5. Toronto Raptors — Draft Brandon Knight.
I actually think the Raptors will take Kemba Walker here, and I love him but just don’t see him as sizeable enough to ever be a starter for a top-10 team in the NBA. With Knight available, the Raps get their point, sacrificing what Kemba brings them in immediate impact for long-term upside. Is it worth it? Maybe not to Bryan Colangelo (on the hot seat), but it’s the right pick.
6. Washington Wizards — Draft Jan Vesely.
This is where the draft’s lack of shall we say, “heft” starts to present itself. The Wizards number one target is Kanter, and with him (tentatively) off the board to Utah, John Wall’s team will have to settle for the most athletic Euro-finisher in this draft. He’s uber-skinny, but if Vesely can get out of the run, he can finish amongst the tress.
7. Sacramento Kings — Draft Kemba Walker.
The Kings will have opportunity to trade this pick, but if Kemba is on the board, they should take him. Not only would he allow Tyreke Evans to move off the ball, but I suspect he’ll also bring to the locker room a bit of the maturity that is otherwise missing. Tony Parker will be dangled for this pick…I think Kemba Walker’s worth more.
8. Detroit Pistons — Draft Tristan Thompson.
Before I realized they were thinking of trading him to Detroit (and out of semi-desperation), I actually talked myself into Tristan Thompson for the Cavs last night. At four. Here’s what I realized: He’s a heck of a player, a great shot-blocker, and with just a season of college ball under his belt, he still has huge upside. The difference between Valanciunas and Thompson is that Thompson is 6-9. He’ll have to play power forward. No way around it. But for a team like the Pistons, looking to find that rare guy offering both immediate impact and long-term value, Thompson is a great pick.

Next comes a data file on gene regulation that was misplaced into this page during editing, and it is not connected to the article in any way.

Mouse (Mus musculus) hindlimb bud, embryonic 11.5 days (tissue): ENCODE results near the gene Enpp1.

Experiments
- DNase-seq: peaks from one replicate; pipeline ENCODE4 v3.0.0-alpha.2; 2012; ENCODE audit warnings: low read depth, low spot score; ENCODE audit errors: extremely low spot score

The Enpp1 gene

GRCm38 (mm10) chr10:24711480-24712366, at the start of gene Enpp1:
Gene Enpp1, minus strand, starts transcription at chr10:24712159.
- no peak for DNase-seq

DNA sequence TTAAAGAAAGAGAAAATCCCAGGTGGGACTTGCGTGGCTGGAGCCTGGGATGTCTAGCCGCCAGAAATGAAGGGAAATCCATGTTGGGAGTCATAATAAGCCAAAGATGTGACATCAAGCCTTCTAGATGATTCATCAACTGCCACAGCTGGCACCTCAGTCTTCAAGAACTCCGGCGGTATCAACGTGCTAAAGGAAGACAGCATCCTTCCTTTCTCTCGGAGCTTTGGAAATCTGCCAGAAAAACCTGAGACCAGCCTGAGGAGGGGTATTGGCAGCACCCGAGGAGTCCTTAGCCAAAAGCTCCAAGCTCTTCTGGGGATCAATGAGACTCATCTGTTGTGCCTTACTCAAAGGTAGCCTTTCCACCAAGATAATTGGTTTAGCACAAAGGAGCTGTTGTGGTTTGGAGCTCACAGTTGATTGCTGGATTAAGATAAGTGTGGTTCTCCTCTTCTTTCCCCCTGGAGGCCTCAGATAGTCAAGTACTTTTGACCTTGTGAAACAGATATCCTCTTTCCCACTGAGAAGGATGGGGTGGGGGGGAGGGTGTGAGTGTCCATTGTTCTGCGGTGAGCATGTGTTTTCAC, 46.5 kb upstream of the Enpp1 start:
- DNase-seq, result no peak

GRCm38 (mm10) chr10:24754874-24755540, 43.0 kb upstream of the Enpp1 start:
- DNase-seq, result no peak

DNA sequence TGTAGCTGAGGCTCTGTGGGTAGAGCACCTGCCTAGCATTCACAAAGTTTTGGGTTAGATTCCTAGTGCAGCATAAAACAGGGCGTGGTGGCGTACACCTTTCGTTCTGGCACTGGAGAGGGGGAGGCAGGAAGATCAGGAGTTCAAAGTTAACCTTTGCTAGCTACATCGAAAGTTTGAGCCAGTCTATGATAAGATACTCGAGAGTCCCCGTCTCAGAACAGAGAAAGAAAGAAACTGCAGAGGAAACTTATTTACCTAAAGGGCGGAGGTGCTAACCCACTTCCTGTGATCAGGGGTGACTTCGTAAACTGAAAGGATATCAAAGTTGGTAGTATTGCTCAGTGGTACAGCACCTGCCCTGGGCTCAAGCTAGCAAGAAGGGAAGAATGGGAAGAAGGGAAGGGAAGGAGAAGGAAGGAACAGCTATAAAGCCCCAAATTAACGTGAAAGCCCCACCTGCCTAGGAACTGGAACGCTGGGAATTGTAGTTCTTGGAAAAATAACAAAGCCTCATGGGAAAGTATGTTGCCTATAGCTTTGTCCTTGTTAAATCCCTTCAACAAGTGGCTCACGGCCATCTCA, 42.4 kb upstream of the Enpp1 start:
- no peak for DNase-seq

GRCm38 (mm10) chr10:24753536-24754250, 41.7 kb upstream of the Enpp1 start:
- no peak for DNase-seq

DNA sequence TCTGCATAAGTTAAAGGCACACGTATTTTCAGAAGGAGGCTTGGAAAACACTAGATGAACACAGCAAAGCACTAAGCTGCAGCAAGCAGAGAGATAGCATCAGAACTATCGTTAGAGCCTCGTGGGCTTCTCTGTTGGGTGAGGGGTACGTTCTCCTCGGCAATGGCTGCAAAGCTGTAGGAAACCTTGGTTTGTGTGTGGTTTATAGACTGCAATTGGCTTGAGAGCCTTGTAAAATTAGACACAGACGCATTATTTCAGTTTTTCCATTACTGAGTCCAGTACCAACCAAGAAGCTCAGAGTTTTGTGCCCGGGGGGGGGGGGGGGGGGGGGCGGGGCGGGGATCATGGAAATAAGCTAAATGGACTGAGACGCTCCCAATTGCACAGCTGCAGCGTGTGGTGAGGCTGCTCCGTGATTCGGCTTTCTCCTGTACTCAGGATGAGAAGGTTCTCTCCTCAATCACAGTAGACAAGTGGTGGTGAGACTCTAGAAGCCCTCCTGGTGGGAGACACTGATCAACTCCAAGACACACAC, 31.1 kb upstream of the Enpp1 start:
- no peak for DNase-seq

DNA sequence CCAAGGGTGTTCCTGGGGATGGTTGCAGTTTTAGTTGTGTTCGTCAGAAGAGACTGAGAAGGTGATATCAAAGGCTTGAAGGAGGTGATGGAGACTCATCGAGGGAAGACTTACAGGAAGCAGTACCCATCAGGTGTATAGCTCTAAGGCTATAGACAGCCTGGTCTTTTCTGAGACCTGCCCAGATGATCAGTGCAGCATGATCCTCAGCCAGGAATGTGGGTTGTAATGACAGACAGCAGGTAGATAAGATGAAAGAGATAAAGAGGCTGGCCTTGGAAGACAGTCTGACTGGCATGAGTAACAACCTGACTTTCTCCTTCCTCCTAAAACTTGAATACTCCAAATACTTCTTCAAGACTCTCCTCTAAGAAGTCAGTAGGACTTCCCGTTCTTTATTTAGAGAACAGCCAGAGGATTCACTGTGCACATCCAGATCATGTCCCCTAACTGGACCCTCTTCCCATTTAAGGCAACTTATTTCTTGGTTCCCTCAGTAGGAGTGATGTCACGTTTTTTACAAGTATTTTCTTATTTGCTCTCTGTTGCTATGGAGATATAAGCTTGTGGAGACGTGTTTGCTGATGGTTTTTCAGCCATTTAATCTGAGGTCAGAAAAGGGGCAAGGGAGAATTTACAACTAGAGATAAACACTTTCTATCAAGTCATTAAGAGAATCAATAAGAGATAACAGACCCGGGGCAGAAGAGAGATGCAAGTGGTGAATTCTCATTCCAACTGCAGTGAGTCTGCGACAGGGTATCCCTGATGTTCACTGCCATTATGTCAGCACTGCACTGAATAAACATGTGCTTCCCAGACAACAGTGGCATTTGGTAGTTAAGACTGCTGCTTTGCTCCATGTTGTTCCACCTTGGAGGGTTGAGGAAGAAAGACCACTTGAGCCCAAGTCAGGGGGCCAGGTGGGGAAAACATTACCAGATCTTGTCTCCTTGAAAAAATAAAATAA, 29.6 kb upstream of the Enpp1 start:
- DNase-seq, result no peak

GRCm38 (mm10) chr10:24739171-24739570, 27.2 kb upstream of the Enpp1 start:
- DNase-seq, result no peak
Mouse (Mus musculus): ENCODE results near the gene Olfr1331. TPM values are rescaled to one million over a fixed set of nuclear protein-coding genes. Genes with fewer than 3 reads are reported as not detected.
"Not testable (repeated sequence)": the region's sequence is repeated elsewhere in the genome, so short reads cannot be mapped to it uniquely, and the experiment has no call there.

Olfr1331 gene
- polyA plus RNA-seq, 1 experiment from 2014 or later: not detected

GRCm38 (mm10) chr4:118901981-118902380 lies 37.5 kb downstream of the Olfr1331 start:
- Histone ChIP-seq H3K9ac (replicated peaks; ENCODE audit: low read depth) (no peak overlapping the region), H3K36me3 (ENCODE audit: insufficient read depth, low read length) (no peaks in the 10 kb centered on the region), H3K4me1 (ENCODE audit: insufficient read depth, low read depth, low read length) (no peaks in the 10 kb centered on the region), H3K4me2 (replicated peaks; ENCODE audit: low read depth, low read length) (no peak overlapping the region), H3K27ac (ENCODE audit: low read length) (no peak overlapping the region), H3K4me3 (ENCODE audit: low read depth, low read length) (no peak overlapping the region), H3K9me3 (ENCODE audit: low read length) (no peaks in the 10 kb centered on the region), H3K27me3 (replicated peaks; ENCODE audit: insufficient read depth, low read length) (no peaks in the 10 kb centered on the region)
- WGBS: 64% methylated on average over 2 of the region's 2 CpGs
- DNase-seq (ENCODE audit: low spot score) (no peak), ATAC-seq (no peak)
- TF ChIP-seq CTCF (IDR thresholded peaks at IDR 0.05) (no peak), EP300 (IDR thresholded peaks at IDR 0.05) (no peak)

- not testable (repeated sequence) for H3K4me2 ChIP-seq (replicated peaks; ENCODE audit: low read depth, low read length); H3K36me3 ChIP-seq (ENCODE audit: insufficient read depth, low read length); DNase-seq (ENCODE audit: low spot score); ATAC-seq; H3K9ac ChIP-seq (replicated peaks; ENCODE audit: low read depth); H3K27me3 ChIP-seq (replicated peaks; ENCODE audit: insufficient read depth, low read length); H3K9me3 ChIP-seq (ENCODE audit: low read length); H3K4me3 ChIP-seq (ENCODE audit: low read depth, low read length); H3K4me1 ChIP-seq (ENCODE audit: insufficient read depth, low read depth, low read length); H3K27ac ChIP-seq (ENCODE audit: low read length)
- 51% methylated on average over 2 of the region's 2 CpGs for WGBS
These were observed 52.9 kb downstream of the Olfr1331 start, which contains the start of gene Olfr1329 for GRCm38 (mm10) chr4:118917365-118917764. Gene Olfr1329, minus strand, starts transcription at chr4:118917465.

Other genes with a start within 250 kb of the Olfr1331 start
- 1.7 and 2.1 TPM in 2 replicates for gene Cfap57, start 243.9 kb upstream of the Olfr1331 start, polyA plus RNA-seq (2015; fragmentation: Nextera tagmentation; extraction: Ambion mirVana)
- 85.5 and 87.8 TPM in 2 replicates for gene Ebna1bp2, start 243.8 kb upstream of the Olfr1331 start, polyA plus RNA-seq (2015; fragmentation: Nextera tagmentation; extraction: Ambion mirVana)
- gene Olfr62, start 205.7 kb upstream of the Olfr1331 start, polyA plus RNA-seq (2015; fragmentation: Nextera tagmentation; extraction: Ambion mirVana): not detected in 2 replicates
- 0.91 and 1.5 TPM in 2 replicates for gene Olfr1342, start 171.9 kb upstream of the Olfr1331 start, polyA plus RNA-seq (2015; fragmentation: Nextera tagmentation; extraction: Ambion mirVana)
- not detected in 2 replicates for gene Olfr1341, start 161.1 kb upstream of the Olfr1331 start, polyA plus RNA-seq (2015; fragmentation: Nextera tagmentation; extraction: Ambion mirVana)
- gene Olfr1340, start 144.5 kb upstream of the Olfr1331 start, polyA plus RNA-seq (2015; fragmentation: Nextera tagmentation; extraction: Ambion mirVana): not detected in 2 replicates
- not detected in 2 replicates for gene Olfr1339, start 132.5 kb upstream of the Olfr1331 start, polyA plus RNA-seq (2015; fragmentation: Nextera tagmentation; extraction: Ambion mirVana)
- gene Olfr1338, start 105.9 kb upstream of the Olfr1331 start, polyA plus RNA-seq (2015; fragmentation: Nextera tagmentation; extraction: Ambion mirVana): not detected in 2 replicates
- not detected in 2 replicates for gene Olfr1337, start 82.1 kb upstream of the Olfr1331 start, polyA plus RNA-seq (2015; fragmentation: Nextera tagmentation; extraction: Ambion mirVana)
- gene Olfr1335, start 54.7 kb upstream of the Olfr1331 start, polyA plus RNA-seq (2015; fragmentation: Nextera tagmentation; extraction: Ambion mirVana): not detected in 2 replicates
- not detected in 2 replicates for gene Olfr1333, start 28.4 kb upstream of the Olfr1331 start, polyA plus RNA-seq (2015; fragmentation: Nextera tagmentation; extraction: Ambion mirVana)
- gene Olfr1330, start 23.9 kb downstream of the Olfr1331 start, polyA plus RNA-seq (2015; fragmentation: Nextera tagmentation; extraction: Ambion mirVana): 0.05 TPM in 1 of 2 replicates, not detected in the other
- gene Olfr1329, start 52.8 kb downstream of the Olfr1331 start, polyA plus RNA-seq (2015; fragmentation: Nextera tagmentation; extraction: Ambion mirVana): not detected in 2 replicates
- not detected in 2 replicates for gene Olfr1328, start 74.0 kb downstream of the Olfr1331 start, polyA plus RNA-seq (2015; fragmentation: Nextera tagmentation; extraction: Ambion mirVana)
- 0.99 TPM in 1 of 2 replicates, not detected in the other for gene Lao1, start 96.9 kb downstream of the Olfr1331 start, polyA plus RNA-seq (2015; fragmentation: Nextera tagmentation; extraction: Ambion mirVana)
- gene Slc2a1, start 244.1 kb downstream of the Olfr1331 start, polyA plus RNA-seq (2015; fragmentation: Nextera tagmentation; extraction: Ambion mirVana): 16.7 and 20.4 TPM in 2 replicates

9. Charlotte Bobcats — Draft Bismack Biyambo.
I’ve come to like a lot of the guy in this draft class, and Bismack is no exception. The Bobcats, I think, are targeting Thompson. As it stands, they get the more raw, yet more athletic version of him. Bismack will take some work, but as little as they’re wont to admit it, they’re not going anywhere soon. They have time to teach this Congolese warrior.
(Note: We’re going back in the draft! Charlotte, as I’m typing this, just swapped with Milwaukee and Sacramento…which basically will show the draft order from 7 on going as follows:)
7. Charlotte Bobcats — Draft Tristan Thompson.
Well, we said it above—the Bobcats wanted Tristan Thompson, but knew the Pistons would take him at 8—and now they’ve moved up accordingly.
8. Detroit Pistons — Draft Bismack Biyambo.
I’m not sure that they do this—the Pistons are semi-desperate to win now—but they should. What better place for Biyambo to fulfill his potential than the home of Ben Wallace?
9. Charlotte Bobcats — Draft Chris Singleton.